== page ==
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Chemotherapy phases for AMLCChemotherapy phases for AMLChemotherapy Phases for AMLEnglishOncologyChild (0-12 years);Teen (13-18 years)BodySkeletal systemDrug treatmentAdult (19+)NA2018-03-06T05:00:00ZOussama Abla, MDDanielle Weidman, MDKarin Landenberg, MD000Flat ContentHealth A-Z<p> Learn what happens during chemotherapy phases for acute myeloid leukemia (AML).</p><p>The goal of treating acute myeloid leukemia (AML) is to completely destroy the disease and stop the bone marrow from producing abnormal blood cells. Intensive chemotherapy is important to help your child get into remission.</p> <p>The protocol for treating AML is divided into separate phases: a two-cycle induction phase followed by a three-cycle consolidation phase. Each phase differs in length and the type of medicines that are used.</p> <p>Both of these phases include central nervous system (CNS)-directed therapy. This is chemotherapy that is given by the intrathecal (IT) route, through a lumbar puncture. </p><h2> Key points </h2> <ul><li> Acute myeloid leukemia (AML) is treated with chemotherapy in an induction and consolidation phase.</li> <li> Treatment phases include central nervous system (CNS)-directed chemotherapy given through a lumbar puncture.</li> <li> All children with AML stay in hospital during most of their treatment because they are prone to infections and bleeding.</li></ul>
Phases de chimiothérapie pour la LMAPPhases de chimiothérapie pour la LMAChemotherapy Phases for AMLFrenchOncologyChild (0-12 years);Teen (13-18 years)BodySkeletal systemDrug treatmentAdult (19+)NA2018-03-06T05:00:00ZFlat ContentHealth A-Z<p>Familiarisez-vous avec les phases de la chimiothérapie de la leucémie myéloblastique aiguë (LMA).</p><p>Le traitement de la LMA a pour but d’éliminer complètement cette maladie et de d’empêcher la moelle osseuse de produire des globules sanguins anormaux. Il est important que votre enfant suive une chimiothérapie intensive pour faciliter sa rémission. </p><p>Le protocole du traitement se divise en deux phases : l’induction qui comporte deux cycles, puis la consolidation, qui en comprend trois. Ces phases se caractérisent par des longueurs différentes et l’administration de médicaments différents.</p><p>Elles agissent toutes deux sur le système nerveux central. Il s’agit là d’une chimiothérapie intrathécale, pratiquée au moyen d’une ponction lombaire. </p><p>Certains des médicaments indiqués pour ces phases de traitement diffèrent peut-être du protocole que suit votre enfant. Le plan de traitement peut varier en fonction du type de LMA. Par exemple, les patients à risque élevé ont besoin d’une greffe de moelle osseuse si possible.</p><h2>À retenir</h2> <ul><li>On traite la LMA au moyen d’une chimiothérapie comportant une phase de l’induction et une phase de la consolidation.</li><li>La chimiothérapie vise le système nerveux central à l’aide d’une ponction lombaire.</li><li>Les enfants aux prises avec la LMA demeurent à l’hôpital pendant la majeure partie du traitement, car ils sont sensibles aux infections et saignent facilement.</li></ul>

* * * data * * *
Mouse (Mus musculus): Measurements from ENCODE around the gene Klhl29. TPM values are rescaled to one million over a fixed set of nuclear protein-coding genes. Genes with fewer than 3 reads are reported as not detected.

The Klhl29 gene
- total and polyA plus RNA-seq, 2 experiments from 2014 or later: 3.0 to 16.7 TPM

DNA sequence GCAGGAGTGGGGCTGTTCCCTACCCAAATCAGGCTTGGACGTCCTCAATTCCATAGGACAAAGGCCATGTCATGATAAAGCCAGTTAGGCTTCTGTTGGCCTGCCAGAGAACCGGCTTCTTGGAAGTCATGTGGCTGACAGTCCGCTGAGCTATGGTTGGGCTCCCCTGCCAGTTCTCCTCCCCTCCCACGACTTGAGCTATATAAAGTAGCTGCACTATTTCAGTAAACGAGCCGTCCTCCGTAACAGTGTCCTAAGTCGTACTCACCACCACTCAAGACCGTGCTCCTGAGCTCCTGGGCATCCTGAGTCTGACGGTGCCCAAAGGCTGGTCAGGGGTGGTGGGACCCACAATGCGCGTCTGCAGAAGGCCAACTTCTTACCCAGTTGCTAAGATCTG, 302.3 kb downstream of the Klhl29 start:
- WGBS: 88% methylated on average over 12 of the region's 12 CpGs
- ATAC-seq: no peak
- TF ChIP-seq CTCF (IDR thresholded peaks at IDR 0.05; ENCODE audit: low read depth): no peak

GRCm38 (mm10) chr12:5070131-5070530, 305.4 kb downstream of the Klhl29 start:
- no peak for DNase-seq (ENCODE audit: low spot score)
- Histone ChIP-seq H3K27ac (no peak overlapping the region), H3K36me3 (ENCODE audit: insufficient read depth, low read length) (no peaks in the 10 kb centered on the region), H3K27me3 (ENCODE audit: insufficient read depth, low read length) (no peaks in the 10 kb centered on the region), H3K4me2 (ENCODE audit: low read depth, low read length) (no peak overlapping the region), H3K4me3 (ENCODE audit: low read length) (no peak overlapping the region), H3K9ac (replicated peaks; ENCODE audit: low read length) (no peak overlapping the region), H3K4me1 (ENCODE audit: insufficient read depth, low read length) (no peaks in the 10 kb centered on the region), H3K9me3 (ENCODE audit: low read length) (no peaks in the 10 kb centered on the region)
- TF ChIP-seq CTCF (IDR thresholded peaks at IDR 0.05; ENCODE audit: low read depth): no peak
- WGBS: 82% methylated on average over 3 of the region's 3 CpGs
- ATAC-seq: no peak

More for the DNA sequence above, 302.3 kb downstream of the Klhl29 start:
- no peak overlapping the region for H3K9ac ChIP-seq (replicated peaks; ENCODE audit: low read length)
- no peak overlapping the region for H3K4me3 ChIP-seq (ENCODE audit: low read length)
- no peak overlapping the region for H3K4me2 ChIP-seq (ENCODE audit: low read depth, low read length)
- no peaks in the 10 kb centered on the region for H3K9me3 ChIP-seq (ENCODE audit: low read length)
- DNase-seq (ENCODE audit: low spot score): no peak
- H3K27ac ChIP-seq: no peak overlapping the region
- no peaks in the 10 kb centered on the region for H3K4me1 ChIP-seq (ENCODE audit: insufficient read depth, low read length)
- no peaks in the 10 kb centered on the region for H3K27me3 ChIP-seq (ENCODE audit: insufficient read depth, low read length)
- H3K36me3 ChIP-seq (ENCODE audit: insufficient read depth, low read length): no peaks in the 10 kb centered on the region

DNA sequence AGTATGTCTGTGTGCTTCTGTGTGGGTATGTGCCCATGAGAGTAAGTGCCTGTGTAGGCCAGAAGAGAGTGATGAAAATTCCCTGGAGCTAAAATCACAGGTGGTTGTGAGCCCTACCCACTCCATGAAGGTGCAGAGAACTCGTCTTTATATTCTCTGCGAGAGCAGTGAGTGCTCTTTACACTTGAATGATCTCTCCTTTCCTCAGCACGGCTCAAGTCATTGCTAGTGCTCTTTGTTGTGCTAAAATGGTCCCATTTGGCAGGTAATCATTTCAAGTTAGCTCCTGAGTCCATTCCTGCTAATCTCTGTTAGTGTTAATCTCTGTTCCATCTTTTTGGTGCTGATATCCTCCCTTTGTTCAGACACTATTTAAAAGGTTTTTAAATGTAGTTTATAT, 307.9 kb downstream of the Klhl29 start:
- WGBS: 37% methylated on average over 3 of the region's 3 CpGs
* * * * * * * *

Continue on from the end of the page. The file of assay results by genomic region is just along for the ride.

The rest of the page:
Chemotherapy phases for AML2851.00000000000Chemotherapy phases for AMLChemotherapy Phases for AMLCEnglishOncologyChild (0-12 years);Teen (13-18 years)BodySkeletal systemDrug treatmentAdult (19+)NA2018-03-06T05:00:00ZOussama Abla, MDDanielle Weidman, MDKarin Landenberg, MD000Flat ContentHealth A-Z<p> Learn what happens during chemotherapy phases for acute myeloid leukemia (AML).</p><p>The goal of treating acute myeloid leukemia (AML) is to completely destroy the disease and stop the bone marrow from producing abnormal blood cells. Intensive chemotherapy is important to help your child get into remission.</p> <p>The protocol for treating AML is divided into separate phases: a two-cycle induction phase followed by a three-cycle consolidation phase. Each phase differs in length and the type of medicines that are used.</p> <p>Both of these phases include central nervous system (CNS)-directed therapy. This is chemotherapy that is given by the intrathecal (IT) route, through a lumbar puncture. </p><h2> Key points </h2> <ul><li> Acute myeloid leukemia (AML) is treated with chemotherapy in an induction and consolidation phase.</li> <li> Treatment phases include central nervous system (CNS)-directed chemotherapy given through a lumbar puncture.</li> <li> All children with AML stay in hospital during most of their treatment because they are prone to infections and bleeding.</li></ul><p>Some of the drugs listed for each treatment phase may differ from your child’s protocol. The treatment plan may differ depending on your child’s AML. For example, patients with high-risk AML require a bone marrow transplant, if feasible.</p><h2>1. Induction phase</h2><p>The aim of induction therapy is to destroy leukemic cells and get your child into remission. Your child is in remission when:</p><ul><li>Less than 5% of the bone marrow cells are cancerous,</li><li>The bone marrow is producing a normal amount of white blood cells, red blood cells and platelets (small cells that help stop bleeding at sites of the body that are cut or injured). </li></ul><p>Your child will undergo two cycles of induction therapy. Each cycle will last about 28 days. </p><h3>Medicines taken during induction</h3><p>During each cycle of induction, your child will take high doses of the following medicines: </p><ul><li>cytarabine (Ara-C)</li><li>daunorubicin (DAUN) </li><li>etoposide (VP-16)</li></ul><p>While chemotherapy kills the leukemic cells, it can also affect the healthy cells inside your child’s bone marrow making them prone to infections and bleeding. For this reason, all children with AML stay in the hospital throughout most of their treatment. This way, the treatment team can provide the best supportive care.</p><p>To help reduce the risk of infection, your child may take preventative medicines, including: </p><ul><li>an antibiotic called cotrimoxazole (Septra®)</li><li>an antifungal called fluconazole</li></ul><h3>How is your child’s response to treatment monitored?</h3><p>The doctor checks how well the AML is responding to treatment by checking if the amount of leukemic cells inside your child’s bone marrow has decreased. This is checked at the end of your child’s first induction cycle and may be repeated if necessary. </p><h2>2. Consolidation phase</h2><p>Even when in complete remission, your child may still have some leukemic cells inside their bone marrow that doctors cannot see. For this reason, once your child has completed induction therapy, they continue more cycles of chemotherapy in a second consolidation phase. This phase is also important to prevent the disease from returning.</p><p>The is called the consolidation phase, or intensification. </p><p>Generally, doctors treat your child with three cycles of consolidation therapy. Each cycle lasts 28 days each. </p><p>During the first cycle of consolidation your child may take the following medicines:</p><ul><li>cytarabine (Ara-C)</li><li>etoposide (VP-16)</li></ul><p>During the second cycle of consolidation, your child may take the following medicines:</p><ul><li>cytarabine (Ara-C)</li><li>mitoxantrone</li></ul><p>During the third cycle of consolidation, your child may take the following medicines:</p><ul><li>cytarabine (Ara-C)</li><li>asparaginase (ASP)</li></ul><h2>AML with Down syndrome</h2><p>Children with Down syndrome who are diagnosed with AML follow a less intense treatment protocol. This is because they often respond well to chemotherapy, especially to cytarabine. The outcome of these children is usually much better than those diagnosed with AML who do not have Down syndrome.</p>Chemotherapy phases for AMLFalse